Major Article 

Impact of Interprofessional Simulation on Nursing Students' Attitudes Toward Teamwork and Collaboration

Linda Krueger, EdD, RN; Kim Ernstmeyer, MSN, RN, APN-BC, CHSE; Ellen Kirking, PhD, RN

Abstract

Background:

The purpose of this study was to examine the influence of a multipatient, interprofessional simulation session on nursing students' attitudes toward nurse–physician collaboration using the Jefferson Scale of Attitudes Toward Physician–Nurse Collaboration.

Method:

Final-semester nursing students, along with medical resident and students from other health programs, participated in a simulation exercise that included a period of prebriefing, simulation, and debriefing. Participants completed pre- and postsimulation surveys to assess the impact on collaboration.

Results:

In total, 268 nursing students completed the survey. Participants had a more positive attitude toward nurse–physician collaboration following the simulation event, compared with prior to it. Significant differences between male and female nursing students were found on mean postsimulation scores and for three of the four subscales of the tool.

Conclusion:

Interprofessional simulation may be an effective way to enhance collaborative relationships, which ultimately may influence patient safety and quality of care. [J Nurs Educ. 2017;56(6):321–327.]

Authors

Dr. Krueger is Dean of Nursing, Bryant & Stratton College, Milwaukee, Ms. Ernstmeyer is Program Director, and Dr. Kirking is Nursing Instructor, Department of Nursing, Chippewa Valley Technical College, Eau Claire, Wisconsin.

The authors have disclosed no potential conflicts of interest, financial or otherwise.

Address correspondence to Linda Krueger, EdD, RN, Dean of Nursing, Bryant & Stratton College, 10950 W. Potter Road, Wauwatosa, WI 53226; e-mail: lmkrueger@bryantstratton.edu.

Received: June 10, 2016
Accepted: January 19, 2017

10.3928/01484834-20170518-02

Background:

The purpose of this study was to examine the influence of a multipatient, interprofessional simulation session on nursing students' attitudes toward nurse–physician collaboration using the Jefferson Scale of Attitudes Toward Physician–Nurse Collaboration.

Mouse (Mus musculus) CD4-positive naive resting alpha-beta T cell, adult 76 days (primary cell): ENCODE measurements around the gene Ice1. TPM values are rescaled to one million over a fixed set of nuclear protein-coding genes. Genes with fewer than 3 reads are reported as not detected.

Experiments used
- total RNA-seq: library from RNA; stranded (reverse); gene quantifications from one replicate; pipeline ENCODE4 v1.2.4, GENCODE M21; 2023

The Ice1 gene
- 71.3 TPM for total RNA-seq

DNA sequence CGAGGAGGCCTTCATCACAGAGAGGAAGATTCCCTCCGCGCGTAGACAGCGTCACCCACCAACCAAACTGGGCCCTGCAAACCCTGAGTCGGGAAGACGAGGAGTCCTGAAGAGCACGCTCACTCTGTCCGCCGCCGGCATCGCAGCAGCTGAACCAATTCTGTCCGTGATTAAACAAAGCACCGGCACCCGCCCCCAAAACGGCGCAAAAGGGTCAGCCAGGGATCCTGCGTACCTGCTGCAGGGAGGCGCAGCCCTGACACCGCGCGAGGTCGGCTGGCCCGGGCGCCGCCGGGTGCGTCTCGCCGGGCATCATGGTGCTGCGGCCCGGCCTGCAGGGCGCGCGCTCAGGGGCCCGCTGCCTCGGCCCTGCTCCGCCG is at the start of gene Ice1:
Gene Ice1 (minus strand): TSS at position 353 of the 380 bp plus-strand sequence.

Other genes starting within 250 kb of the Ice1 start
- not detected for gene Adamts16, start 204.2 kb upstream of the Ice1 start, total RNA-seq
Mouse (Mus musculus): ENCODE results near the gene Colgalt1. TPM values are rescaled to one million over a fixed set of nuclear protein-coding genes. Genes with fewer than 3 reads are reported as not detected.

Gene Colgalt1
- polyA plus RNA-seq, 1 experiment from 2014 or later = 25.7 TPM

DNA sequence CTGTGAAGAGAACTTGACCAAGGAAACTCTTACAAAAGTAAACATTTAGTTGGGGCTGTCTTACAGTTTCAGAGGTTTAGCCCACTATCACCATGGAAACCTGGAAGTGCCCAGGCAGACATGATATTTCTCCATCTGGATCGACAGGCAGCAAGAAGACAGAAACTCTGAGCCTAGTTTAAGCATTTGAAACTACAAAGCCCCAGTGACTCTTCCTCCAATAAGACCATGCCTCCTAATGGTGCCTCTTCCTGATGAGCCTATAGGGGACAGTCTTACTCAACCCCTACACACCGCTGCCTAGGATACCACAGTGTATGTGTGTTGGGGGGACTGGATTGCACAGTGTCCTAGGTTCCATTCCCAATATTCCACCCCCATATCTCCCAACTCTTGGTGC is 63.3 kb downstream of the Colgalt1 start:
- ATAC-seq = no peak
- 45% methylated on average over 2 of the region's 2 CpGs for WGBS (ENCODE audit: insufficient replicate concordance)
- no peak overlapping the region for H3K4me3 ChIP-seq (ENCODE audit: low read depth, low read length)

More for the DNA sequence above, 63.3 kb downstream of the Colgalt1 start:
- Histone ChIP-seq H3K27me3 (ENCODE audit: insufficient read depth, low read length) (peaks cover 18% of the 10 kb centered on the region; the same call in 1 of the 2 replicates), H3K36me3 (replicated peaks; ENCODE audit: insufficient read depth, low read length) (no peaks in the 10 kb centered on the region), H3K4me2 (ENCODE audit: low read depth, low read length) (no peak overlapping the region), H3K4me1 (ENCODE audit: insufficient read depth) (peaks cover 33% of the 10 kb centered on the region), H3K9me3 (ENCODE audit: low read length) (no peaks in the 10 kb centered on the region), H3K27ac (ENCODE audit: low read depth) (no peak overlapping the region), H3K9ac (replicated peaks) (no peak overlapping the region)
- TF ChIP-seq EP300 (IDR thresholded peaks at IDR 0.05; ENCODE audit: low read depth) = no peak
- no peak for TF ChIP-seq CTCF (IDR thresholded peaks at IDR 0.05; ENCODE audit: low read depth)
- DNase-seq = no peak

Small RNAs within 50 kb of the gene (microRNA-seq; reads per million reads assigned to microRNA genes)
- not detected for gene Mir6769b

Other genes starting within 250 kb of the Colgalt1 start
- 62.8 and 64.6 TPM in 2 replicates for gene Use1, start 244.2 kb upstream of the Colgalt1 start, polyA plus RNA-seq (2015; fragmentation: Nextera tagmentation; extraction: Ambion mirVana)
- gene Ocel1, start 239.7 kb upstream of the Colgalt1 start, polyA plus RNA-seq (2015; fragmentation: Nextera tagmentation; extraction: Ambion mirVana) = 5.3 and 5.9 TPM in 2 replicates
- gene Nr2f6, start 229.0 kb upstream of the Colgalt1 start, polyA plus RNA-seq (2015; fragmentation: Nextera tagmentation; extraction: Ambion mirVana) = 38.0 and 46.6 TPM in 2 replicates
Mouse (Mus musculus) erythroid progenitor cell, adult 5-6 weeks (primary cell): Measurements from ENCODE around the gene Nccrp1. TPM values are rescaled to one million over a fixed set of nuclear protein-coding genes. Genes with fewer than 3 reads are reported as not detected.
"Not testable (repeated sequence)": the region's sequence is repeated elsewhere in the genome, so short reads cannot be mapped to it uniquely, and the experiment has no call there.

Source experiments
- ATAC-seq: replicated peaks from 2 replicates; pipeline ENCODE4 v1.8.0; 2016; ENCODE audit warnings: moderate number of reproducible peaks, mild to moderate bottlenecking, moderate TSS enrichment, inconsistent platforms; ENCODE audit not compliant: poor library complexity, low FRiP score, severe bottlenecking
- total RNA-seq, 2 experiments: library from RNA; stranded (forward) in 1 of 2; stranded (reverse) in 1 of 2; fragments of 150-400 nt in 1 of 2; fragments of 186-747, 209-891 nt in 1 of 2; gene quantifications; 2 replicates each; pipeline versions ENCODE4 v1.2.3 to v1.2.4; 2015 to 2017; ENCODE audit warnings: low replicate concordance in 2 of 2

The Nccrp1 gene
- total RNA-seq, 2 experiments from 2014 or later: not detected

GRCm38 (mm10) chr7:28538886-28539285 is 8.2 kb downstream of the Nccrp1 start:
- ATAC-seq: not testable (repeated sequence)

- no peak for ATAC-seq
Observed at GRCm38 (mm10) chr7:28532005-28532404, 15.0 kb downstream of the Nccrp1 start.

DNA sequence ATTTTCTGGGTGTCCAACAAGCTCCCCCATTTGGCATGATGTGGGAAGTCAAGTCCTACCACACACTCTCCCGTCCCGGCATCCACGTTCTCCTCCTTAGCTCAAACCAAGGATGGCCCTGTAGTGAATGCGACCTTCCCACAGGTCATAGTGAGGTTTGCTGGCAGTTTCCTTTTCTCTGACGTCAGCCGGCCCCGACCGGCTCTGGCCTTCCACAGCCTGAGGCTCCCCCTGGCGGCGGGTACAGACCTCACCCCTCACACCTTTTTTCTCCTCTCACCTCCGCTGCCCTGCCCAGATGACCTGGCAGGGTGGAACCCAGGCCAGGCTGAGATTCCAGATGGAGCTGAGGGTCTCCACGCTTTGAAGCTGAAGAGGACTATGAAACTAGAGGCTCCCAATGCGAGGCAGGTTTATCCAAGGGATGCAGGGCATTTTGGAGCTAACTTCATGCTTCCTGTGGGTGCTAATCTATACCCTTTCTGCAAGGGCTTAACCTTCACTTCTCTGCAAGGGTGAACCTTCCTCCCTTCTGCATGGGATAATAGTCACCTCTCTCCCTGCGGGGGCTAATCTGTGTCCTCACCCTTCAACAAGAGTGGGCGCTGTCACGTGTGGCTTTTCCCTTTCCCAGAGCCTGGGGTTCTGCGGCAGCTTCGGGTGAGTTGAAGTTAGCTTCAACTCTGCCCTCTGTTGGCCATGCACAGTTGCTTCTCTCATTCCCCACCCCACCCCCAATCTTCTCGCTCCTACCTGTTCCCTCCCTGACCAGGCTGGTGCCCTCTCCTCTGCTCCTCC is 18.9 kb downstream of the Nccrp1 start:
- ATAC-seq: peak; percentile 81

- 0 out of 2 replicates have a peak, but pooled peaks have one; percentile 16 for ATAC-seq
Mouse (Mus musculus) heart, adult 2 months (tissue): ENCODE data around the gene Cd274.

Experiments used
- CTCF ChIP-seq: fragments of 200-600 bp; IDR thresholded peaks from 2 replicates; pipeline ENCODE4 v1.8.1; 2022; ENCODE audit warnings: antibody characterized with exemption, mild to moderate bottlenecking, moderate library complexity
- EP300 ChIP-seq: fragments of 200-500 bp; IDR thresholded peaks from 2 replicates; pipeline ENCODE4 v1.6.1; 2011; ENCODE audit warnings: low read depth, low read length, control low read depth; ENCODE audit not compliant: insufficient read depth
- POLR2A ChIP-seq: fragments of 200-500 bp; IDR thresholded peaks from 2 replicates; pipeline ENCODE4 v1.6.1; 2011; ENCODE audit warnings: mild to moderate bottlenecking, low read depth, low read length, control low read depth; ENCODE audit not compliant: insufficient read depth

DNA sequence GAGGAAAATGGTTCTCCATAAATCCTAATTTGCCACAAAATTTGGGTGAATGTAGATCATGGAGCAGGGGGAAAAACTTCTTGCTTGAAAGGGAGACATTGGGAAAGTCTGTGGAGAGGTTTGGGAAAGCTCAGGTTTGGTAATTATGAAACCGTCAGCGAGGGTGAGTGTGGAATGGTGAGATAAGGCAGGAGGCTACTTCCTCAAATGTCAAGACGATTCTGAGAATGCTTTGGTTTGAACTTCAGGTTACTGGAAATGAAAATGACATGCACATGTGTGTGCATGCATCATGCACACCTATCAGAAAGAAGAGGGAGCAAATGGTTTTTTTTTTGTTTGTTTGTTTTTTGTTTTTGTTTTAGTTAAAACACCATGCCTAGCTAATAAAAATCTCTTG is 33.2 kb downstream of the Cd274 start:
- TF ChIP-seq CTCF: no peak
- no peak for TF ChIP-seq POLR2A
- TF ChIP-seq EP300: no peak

Method:

Final-semester nursing students, along with medical resident and students from other health programs, participated in a simulation exercise that included a period of prebriefing, simulation, and debriefing. Participants completed pre- and postsimulation surveys to assess the impact on collaboration.

Results:

In total, 268 nursing students completed the survey. Participants had a more positive attitude toward nurse–physician collaboration following the simulation event, compared with prior to it. Significant differences between male and female nursing students were found on mean postsimulation scores and for three of the four subscales of the tool.

Conclusion:

Interprofessional simulation may be an effective way to enhance collaborative relationships, which ultimately may influence patient safety and quality of care. [J Nurs Educ. 2017;56(6):321–327.]

Dr. Krueger is Dean of Nursing, Bryant & Stratton College, Milwaukee, Ms. Ernstmeyer is Program Director, and Dr. Kirking is Nursing Instructor, Department of Nursing, Chippewa Valley Technical College, Eau Claire, Wisconsin.

The authors have disclosed no potential conflicts of interest, financial or otherwise.

Address correspondence to Linda Krueger, EdD, RN, Dean of Nursing, Bryant & Stratton College, 10950 W. Potter Road, Wauwatosa, WI 53226; e-mail: lmkrueger@bryantstratton.edu.

Received: June 10, 2016
Accepted: January 19, 2017
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